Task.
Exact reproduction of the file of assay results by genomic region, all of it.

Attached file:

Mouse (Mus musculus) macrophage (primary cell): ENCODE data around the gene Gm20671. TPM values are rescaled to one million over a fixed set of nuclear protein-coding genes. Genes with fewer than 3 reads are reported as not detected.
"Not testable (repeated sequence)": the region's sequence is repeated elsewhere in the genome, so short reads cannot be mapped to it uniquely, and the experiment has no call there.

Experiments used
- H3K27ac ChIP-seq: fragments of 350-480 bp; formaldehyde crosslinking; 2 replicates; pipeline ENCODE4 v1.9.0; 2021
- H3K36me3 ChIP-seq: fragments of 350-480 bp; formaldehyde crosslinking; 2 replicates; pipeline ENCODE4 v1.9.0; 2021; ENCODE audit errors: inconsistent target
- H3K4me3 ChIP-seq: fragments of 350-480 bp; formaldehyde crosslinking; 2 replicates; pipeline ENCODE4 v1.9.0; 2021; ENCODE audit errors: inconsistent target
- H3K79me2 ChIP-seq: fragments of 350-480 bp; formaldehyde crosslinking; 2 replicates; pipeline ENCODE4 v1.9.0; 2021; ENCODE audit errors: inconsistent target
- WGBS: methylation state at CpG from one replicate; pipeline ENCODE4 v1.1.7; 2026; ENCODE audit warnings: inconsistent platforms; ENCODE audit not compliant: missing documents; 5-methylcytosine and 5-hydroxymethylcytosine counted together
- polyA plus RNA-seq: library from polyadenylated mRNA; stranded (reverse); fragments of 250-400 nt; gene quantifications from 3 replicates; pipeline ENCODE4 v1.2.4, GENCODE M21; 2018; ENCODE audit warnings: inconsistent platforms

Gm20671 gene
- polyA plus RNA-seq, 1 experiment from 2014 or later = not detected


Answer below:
Mouse (Mus musculus) macrophage (primary cell): ENCODE data around the gene Gm20671. TPM values are rescaled to one million over a fixed set of nuclear protein-coding genes. Genes with fewer than 3 reads are reported as not detected.
"Not testable (repeated sequence)": the region's sequence is repeated elsewhere in the genome, so short reads cannot be mapped to it uniquely, and the experiment has no call there.

Experiments used
- H3K27ac ChIP-seq: fragments of 350-480 bp; formaldehyde crosslinking; 2 replicates; pipeline ENCODE4 v1.9.0; 2021
- H3K36me3 ChIP-seq: fragments of 350-480 bp; formaldehyde crosslinking; 2 replicates; pipeline ENCODE4 v1.9.0; 2021; ENCODE audit errors: inconsistent target
- H3K4me3 ChIP-seq: fragments of 350-480 bp; formaldehyde crosslinking; 2 replicates; pipeline ENCODE4 v1.9.0; 2021; ENCODE audit errors: inconsistent target
- H3K79me2 ChIP-seq: fragments of 350-480 bp; formaldehyde crosslinking; 2 replicates; pipeline ENCODE4 v1.9.0; 2021; ENCODE audit errors: inconsistent target
- WGBS: methylation state at CpG from one replicate; pipeline ENCODE4 v1.1.7; 2026; ENCODE audit warnings: inconsistent platforms; ENCODE audit not compliant: missing documents; 5-methylcytosine and 5-hydroxymethylcytosine counted together
- polyA plus RNA-seq: library from polyadenylated mRNA; stranded (reverse); fragments of 250-400 nt; gene quantifications from 3 replicates; pipeline ENCODE4 v1.2.4, GENCODE M21; 2018; ENCODE audit warnings: inconsistent platforms

Gm20671 gene
- polyA plus RNA-seq, 1 experiment from 2014 or later = not detected